"It's hard when you feel twisted in a world so straight," Teleman's Thomas Sanders sings at one point on Family of Aliens, and it's a lyric that sums up the band's career remarkably well. In the wake of the acclaim they earned for Brilliant Sanity, it would have been logical for them to continue making tightly wound guitar pop anthems, or even write an album's worth of the dance-rock they pursued on the Funf EP. Instead, Teleman's third album downplays both of those sounds in favor of quiet, reflective synth pop songs about drifting to and from different places and people. It's a move that's more than a little perverse, especially since the band buries Family of Aliens' most immediate track, "Fun Destruction" (which sounds like a kissing cousin to the Brilliant Sanity single "Dusseldorf"), on the album's second half. Nevertheless, Teleman's wry outlook, winding melodies, and artful arrangements abound on moments such as the spooky yet joyful title track and the buoyant escapism of "Somebody's Island." Likewise, the band still excels at using themes and imagery in creative and satisfying ways. Teleman express Family of Aliens' concepts of isolation and belonging in a spectrum of songs that spans the bouncy, ELO-like "Between the Rain," the ominous propulsion of "Cactus," the jutting funk of "Twisted Heart," and the cloistered piano pop of "Sea of Wine." By the time "Starlight" lets the album float off on a contrail of barely audible synths, Teleman prove that following their bliss is more important to them than more predictable markers of success, and it's hard to hear Family of Aliens as anything other than a soft-spoken declaration of independence.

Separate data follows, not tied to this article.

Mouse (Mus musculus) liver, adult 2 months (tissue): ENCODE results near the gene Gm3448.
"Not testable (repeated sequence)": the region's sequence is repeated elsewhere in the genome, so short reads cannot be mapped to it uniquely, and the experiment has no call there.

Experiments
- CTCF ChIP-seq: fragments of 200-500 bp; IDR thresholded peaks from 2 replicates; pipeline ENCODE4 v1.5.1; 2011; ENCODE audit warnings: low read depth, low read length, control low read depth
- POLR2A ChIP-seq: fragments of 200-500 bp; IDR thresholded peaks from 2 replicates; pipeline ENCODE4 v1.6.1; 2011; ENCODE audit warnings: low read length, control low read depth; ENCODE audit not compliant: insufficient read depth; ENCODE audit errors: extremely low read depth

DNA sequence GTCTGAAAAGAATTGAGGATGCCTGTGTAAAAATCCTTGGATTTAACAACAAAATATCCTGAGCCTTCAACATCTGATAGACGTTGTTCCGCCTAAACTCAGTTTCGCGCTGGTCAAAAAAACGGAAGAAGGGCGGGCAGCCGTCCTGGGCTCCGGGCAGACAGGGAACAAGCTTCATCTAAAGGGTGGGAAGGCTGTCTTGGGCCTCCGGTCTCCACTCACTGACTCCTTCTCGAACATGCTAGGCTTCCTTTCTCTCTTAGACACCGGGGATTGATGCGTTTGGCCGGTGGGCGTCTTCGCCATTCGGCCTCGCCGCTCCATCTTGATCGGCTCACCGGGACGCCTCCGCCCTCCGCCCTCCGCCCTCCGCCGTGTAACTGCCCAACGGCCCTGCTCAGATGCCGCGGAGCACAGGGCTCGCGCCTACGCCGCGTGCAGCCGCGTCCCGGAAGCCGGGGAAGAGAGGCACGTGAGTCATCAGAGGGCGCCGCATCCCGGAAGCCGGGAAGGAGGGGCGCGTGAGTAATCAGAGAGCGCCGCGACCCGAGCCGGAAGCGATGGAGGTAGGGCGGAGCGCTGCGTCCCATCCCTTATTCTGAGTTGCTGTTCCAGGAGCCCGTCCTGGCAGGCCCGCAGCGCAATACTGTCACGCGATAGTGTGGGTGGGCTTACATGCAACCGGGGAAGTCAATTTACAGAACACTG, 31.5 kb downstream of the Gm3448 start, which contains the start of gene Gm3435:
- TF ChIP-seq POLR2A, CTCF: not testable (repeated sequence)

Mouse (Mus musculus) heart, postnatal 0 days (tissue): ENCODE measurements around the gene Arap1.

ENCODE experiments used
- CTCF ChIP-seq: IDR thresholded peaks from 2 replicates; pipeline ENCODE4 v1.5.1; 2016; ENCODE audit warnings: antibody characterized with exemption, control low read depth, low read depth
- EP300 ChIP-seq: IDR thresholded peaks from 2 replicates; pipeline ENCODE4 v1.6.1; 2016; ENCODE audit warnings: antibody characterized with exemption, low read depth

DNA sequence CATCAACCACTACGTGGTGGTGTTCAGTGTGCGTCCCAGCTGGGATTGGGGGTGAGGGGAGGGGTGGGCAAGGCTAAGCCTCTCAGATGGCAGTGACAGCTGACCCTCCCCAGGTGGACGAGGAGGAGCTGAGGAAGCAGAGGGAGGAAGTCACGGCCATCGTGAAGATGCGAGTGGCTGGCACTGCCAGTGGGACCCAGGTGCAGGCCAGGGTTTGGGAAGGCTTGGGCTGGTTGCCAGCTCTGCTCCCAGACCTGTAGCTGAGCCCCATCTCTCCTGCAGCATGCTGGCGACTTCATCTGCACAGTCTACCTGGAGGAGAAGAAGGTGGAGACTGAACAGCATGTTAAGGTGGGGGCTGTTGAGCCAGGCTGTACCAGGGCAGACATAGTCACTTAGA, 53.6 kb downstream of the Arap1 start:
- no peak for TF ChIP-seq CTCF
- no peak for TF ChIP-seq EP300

AllMusic Review by Heather Phares